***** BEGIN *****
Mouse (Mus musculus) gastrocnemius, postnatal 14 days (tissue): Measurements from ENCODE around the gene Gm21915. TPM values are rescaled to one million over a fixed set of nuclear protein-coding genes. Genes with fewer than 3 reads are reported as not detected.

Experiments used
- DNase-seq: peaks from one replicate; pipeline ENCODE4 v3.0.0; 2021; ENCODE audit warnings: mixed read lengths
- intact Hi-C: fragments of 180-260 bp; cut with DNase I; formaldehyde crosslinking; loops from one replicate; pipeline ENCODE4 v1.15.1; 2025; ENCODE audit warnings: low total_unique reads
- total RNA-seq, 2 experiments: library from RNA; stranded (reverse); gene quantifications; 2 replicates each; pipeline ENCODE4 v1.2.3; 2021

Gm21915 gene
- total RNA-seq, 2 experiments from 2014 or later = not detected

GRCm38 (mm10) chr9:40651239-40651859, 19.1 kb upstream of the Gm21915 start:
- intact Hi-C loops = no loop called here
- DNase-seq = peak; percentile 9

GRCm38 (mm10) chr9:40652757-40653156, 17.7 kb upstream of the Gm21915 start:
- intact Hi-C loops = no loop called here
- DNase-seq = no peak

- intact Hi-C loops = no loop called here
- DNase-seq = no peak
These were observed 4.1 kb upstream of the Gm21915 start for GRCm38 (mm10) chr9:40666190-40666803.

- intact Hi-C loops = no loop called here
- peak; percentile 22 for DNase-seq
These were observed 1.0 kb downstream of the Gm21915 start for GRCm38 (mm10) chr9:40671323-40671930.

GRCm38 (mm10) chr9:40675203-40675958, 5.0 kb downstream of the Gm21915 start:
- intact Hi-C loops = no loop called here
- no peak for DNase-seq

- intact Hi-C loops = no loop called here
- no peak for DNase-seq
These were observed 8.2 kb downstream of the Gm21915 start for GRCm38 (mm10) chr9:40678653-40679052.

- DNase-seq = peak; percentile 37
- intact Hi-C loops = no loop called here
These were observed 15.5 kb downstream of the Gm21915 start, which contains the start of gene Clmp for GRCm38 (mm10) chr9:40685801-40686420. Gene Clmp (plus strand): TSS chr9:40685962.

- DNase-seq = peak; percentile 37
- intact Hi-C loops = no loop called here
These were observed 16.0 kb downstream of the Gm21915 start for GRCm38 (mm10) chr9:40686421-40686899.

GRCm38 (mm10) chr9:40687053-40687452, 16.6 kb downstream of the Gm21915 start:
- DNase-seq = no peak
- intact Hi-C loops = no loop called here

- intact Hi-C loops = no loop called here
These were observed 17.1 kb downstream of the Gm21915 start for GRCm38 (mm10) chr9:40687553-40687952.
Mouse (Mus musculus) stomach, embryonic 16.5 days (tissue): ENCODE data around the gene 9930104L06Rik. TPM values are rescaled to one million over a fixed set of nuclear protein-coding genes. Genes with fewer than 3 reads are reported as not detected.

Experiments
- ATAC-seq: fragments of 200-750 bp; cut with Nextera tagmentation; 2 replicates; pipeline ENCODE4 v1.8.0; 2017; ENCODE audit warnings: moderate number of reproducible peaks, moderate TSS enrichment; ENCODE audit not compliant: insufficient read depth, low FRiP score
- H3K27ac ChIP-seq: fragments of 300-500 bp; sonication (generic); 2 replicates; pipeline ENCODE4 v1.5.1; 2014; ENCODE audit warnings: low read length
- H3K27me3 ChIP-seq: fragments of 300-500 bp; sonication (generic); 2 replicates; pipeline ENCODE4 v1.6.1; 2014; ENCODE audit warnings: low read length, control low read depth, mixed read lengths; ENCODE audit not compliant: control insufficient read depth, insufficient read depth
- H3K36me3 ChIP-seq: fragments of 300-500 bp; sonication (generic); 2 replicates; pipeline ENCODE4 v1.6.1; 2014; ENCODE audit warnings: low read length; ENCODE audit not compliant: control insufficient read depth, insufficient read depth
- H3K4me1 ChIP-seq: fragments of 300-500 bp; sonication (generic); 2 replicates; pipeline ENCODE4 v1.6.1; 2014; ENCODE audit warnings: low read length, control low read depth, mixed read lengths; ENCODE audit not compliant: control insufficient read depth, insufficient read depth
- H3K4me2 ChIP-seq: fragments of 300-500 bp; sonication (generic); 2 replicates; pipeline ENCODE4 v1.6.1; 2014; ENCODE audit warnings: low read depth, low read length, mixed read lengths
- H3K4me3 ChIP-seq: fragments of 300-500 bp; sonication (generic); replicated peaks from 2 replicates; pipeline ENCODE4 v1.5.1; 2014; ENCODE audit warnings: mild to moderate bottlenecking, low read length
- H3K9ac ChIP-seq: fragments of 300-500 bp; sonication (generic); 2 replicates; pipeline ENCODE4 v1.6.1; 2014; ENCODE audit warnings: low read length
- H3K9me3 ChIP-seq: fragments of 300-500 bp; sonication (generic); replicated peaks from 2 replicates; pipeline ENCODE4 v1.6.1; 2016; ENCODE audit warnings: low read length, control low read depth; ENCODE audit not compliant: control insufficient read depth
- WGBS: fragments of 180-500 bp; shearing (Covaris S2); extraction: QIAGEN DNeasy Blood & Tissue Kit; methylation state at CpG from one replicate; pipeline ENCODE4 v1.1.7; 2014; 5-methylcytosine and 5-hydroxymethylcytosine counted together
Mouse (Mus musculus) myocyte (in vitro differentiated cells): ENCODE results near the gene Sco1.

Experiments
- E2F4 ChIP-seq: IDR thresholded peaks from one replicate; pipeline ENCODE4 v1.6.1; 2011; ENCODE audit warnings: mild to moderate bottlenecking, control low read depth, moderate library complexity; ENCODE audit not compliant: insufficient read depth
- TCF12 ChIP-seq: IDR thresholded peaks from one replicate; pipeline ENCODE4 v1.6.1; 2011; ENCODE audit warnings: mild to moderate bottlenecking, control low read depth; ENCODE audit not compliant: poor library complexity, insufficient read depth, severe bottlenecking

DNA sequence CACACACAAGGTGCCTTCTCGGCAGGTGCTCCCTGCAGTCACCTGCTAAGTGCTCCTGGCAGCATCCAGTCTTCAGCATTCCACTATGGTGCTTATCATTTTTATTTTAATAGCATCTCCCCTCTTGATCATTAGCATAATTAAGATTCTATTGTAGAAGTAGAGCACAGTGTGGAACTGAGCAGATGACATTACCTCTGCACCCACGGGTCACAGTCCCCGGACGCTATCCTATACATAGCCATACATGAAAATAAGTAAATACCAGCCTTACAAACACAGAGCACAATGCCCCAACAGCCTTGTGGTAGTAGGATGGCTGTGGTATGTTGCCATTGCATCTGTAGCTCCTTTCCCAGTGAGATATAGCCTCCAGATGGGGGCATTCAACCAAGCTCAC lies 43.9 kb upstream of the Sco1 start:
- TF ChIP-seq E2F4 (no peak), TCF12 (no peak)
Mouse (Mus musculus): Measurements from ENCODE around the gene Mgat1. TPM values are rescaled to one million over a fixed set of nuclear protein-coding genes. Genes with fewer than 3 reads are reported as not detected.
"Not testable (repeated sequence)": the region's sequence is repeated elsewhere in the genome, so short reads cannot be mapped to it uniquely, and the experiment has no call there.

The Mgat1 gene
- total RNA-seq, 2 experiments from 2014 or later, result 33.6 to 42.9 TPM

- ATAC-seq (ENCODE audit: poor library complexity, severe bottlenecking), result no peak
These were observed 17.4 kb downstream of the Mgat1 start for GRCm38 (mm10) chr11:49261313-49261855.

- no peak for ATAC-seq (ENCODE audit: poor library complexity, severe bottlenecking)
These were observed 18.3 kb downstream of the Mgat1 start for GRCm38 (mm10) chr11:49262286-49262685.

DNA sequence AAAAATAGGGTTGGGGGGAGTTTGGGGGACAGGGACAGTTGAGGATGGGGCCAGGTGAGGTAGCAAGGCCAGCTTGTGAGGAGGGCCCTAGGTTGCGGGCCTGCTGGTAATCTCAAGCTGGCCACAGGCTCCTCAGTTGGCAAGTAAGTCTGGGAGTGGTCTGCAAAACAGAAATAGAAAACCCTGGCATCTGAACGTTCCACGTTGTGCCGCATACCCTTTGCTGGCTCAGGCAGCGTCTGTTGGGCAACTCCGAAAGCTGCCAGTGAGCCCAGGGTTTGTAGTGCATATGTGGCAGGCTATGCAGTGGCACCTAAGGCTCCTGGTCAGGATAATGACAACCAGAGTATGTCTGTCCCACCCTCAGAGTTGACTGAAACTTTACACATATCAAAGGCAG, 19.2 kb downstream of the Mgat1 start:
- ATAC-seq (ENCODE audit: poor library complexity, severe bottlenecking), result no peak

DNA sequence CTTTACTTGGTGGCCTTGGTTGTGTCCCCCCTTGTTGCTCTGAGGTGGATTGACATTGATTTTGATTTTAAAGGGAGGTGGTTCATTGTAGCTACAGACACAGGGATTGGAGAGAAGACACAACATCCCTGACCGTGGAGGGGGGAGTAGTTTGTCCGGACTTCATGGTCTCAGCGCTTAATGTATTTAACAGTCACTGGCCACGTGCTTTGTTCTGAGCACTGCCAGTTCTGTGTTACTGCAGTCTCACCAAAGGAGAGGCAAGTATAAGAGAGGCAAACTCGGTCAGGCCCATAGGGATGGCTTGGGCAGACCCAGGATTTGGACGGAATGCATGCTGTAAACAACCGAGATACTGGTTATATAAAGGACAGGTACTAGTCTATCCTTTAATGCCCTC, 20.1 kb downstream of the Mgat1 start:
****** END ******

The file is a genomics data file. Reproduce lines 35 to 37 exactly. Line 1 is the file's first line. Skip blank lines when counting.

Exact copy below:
- intact Hi-C loops = no loop called here
These were observed 17.1 kb downstream of the Gm21915 start for GRCm38 (mm10) chr9:40687553-40687952.
Mouse (Mus musculus) stomach, embryonic 16.5 days (tissue): ENCODE data around the gene 9930104L06Rik. TPM values are rescaled to one million over a fixed set of nuclear protein-coding genes. Genes with fewer than 3 reads are reported as not detected.